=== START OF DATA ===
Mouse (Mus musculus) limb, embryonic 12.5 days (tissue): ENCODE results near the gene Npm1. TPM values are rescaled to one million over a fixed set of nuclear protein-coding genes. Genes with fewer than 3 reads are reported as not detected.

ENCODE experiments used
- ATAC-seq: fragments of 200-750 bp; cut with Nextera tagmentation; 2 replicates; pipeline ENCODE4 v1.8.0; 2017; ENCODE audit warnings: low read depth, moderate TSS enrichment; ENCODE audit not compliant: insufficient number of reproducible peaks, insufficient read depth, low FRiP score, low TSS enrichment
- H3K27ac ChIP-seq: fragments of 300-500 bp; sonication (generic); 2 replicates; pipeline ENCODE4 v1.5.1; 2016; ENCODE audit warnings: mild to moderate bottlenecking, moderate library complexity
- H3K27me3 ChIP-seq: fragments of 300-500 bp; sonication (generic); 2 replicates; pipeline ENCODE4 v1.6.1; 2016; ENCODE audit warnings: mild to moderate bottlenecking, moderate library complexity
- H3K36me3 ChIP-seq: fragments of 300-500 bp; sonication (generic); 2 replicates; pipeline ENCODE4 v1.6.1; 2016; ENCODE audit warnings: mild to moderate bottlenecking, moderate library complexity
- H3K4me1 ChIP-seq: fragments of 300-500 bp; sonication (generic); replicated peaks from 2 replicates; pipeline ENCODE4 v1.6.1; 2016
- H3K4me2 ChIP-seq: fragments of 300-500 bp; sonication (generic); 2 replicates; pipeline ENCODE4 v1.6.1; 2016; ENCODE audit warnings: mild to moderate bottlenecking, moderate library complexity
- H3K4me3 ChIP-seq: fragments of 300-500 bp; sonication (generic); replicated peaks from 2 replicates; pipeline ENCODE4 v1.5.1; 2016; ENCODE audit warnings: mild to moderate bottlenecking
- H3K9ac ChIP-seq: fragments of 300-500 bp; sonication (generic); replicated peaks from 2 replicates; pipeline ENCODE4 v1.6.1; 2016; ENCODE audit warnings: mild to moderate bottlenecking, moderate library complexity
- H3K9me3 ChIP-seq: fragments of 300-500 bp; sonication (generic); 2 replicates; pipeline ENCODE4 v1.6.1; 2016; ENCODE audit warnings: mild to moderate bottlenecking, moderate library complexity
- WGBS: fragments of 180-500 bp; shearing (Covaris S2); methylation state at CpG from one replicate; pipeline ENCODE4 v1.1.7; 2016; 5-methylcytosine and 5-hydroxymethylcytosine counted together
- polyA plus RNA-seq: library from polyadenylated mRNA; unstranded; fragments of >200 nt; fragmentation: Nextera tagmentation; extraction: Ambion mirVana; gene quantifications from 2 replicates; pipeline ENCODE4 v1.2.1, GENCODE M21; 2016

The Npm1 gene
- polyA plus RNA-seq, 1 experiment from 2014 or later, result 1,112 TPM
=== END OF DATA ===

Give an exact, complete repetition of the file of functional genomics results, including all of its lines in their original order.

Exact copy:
Mouse (Mus musculus) limb, embryonic 12.5 days (tissue): ENCODE results near the gene Npm1. TPM values are rescaled to one million over a fixed set of nuclear protein-coding genes. Genes with fewer than 3 reads are reported as not detected.

ENCODE experiments used
- ATAC-seq: fragments of 200-750 bp; cut with Nextera tagmentation; 2 replicates; pipeline ENCODE4 v1.8.0; 2017; ENCODE audit warnings: low read depth, moderate TSS enrichment; ENCODE audit not compliant: insufficient number of reproducible peaks, insufficient read depth, low FRiP score, low TSS enrichment
- H3K27ac ChIP-seq: fragments of 300-500 bp; sonication (generic); 2 replicates; pipeline ENCODE4 v1.5.1; 2016; ENCODE audit warnings: mild to moderate bottlenecking, moderate library complexity
- H3K27me3 ChIP-seq: fragments of 300-500 bp; sonication (generic); 2 replicates; pipeline ENCODE4 v1.6.1; 2016; ENCODE audit warnings: mild to moderate bottlenecking, moderate library complexity
- H3K36me3 ChIP-seq: fragments of 300-500 bp; sonication (generic); 2 replicates; pipeline ENCODE4 v1.6.1; 2016; ENCODE audit warnings: mild to moderate bottlenecking, moderate library complexity
- H3K4me1 ChIP-seq: fragments of 300-500 bp; sonication (generic); replicated peaks from 2 replicates; pipeline ENCODE4 v1.6.1; 2016
- H3K4me2 ChIP-seq: fragments of 300-500 bp; sonication (generic); 2 replicates; pipeline ENCODE4 v1.6.1; 2016; ENCODE audit warnings: mild to moderate bottlenecking, moderate library complexity
- H3K4me3 ChIP-seq: fragments of 300-500 bp; sonication (generic); replicated peaks from 2 replicates; pipeline ENCODE4 v1.5.1; 2016; ENCODE audit warnings: mild to moderate bottlenecking
- H3K9ac ChIP-seq: fragments of 300-500 bp; sonication (generic); replicated peaks from 2 replicates; pipeline ENCODE4 v1.6.1; 2016; ENCODE audit warnings: mild to moderate bottlenecking, moderate library complexity
- H3K9me3 ChIP-seq: fragments of 300-500 bp; sonication (generic); 2 replicates; pipeline ENCODE4 v1.6.1; 2016; ENCODE audit warnings: mild to moderate bottlenecking, moderate library complexity
- WGBS: fragments of 180-500 bp; shearing (Covaris S2); methylation state at CpG from one replicate; pipeline ENCODE4 v1.1.7; 2016; 5-methylcytosine and 5-hydroxymethylcytosine counted together
- polyA plus RNA-seq: library from polyadenylated mRNA; unstranded; fragments of >200 nt; fragmentation: Nextera tagmentation; extraction: Ambion mirVana; gene quantifications from 2 replicates; pipeline ENCODE4 v1.2.1, GENCODE M21; 2016

The Npm1 gene
- polyA plus RNA-seq, 1 experiment from 2014 or later, result 1,112 TPM